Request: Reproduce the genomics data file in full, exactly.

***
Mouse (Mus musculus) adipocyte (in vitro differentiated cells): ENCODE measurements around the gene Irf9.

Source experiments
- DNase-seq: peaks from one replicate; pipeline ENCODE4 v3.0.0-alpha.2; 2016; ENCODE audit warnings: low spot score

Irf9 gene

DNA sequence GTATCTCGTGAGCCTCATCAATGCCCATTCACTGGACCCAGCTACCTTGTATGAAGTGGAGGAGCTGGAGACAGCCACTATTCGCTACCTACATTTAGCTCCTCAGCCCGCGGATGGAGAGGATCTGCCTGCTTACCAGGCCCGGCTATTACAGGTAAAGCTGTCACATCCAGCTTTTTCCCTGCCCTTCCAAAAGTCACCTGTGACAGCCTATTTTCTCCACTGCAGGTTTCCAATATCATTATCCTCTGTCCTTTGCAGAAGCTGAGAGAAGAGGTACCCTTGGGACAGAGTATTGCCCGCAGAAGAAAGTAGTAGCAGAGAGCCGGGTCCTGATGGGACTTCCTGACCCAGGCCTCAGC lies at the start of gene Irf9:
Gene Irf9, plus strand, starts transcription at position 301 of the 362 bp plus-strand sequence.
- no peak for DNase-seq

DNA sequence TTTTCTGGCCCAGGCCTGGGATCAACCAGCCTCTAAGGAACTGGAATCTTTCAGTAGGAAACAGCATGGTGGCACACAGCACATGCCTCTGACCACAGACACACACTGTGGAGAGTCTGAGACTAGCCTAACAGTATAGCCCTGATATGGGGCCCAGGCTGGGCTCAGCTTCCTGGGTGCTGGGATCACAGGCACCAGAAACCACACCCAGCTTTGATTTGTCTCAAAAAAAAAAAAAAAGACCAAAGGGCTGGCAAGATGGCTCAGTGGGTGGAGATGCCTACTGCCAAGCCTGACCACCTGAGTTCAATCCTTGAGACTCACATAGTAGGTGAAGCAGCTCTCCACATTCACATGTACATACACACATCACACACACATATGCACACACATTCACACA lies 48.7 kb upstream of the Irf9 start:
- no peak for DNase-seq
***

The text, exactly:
Mouse (Mus musculus) adipocyte (in vitro differentiated cells): ENCODE measurements around the gene Irf9.

Source experiments
- DNase-seq: peaks from one replicate; pipeline ENCODE4 v3.0.0-alpha.2; 2016; ENCODE audit warnings: low spot score

Irf9 gene

DNA sequence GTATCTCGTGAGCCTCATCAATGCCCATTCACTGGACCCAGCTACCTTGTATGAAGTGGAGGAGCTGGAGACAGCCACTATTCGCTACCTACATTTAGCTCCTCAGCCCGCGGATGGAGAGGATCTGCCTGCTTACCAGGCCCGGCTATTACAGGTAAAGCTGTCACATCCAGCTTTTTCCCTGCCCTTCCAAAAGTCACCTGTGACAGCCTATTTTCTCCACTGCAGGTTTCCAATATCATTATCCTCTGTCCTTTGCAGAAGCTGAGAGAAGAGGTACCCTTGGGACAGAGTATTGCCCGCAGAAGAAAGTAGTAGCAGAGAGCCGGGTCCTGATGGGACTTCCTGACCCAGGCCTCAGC lies at the start of gene Irf9:
Gene Irf9, plus strand, starts transcription at position 301 of the 362 bp plus-strand sequence.
- no peak for DNase-seq

DNA sequence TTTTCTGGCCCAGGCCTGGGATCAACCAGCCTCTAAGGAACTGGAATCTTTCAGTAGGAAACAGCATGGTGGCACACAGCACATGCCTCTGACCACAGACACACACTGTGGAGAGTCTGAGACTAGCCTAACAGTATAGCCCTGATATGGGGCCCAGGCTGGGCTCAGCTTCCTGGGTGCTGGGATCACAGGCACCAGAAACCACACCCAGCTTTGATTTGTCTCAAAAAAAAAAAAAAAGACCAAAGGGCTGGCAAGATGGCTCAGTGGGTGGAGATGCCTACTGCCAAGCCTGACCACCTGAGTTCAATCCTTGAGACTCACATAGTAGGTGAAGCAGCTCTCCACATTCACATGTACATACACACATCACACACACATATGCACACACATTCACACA lies 48.7 kb upstream of the Irf9 start:
- no peak for DNase-seq